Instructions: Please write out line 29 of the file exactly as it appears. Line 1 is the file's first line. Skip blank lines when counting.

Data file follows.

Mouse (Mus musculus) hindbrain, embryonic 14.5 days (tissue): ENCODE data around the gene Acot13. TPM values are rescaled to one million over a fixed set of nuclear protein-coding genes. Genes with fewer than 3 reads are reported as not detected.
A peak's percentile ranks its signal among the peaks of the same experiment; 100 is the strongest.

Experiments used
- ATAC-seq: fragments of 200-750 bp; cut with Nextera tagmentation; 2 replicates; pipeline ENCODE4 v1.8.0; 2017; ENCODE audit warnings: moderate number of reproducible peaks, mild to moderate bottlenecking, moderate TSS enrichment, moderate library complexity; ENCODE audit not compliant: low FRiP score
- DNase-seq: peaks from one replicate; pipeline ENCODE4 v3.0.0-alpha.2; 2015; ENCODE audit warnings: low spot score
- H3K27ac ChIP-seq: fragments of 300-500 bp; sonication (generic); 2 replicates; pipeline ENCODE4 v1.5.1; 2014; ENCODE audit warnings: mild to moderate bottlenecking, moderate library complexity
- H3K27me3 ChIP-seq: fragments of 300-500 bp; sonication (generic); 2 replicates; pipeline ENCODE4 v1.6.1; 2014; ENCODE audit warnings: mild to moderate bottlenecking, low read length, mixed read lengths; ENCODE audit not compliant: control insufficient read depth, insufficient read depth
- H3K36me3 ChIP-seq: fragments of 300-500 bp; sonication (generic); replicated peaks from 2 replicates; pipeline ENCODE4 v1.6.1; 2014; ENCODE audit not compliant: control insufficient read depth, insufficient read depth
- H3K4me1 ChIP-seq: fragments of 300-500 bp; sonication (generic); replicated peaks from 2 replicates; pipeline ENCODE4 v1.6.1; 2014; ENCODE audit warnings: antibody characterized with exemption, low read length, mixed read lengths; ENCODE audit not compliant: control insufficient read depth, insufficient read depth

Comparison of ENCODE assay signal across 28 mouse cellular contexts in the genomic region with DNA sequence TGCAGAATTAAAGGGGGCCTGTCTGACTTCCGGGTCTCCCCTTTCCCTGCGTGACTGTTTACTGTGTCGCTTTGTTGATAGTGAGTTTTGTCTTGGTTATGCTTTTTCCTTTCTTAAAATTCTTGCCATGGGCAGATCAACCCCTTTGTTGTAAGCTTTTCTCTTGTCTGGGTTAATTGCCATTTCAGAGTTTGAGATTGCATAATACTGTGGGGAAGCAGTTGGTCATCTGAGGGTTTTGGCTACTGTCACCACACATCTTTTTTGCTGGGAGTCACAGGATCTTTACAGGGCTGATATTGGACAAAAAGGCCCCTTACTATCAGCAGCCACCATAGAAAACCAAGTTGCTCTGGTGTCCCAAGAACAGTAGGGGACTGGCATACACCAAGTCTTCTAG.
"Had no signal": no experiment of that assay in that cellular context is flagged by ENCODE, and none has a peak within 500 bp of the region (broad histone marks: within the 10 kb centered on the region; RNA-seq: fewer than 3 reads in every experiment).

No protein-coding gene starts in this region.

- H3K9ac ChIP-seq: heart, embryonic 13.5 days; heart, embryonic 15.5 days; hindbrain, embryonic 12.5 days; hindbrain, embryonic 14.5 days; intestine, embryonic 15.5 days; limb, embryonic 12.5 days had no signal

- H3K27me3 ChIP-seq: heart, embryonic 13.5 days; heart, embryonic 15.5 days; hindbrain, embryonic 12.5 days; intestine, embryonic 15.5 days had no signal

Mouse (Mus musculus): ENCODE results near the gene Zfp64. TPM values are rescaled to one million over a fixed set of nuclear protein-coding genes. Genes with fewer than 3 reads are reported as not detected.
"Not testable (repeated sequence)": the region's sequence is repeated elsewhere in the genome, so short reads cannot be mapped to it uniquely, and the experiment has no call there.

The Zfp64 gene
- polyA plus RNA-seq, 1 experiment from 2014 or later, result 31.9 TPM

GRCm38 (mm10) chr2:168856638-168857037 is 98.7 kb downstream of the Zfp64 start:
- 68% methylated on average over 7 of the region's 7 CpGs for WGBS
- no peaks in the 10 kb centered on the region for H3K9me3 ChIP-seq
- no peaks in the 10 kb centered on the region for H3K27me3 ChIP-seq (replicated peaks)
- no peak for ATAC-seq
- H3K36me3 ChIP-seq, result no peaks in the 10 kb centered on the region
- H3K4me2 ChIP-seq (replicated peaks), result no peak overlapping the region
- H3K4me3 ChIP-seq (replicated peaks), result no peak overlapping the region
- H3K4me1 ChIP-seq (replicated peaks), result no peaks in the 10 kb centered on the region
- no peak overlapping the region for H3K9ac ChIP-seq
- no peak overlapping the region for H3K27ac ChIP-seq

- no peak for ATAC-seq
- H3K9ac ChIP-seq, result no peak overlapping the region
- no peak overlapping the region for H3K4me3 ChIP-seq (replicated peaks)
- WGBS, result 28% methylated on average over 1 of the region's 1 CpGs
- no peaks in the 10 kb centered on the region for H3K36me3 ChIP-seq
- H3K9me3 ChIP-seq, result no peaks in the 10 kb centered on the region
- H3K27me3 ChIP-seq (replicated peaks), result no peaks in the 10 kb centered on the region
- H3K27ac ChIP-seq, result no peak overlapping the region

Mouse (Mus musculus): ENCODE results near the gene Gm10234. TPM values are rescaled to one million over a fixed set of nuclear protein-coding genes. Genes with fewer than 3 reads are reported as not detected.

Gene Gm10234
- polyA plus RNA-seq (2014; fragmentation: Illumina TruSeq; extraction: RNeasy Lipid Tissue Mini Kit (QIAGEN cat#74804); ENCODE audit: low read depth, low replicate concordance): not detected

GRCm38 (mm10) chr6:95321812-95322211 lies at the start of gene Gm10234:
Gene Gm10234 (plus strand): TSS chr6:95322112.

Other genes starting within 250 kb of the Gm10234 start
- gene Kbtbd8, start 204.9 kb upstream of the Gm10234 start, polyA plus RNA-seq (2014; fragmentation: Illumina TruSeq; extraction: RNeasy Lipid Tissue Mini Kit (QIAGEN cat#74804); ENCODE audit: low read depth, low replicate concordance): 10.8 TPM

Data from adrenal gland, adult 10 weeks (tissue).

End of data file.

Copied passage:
- no peak overlapping the region for H3K27ac ChIP-seq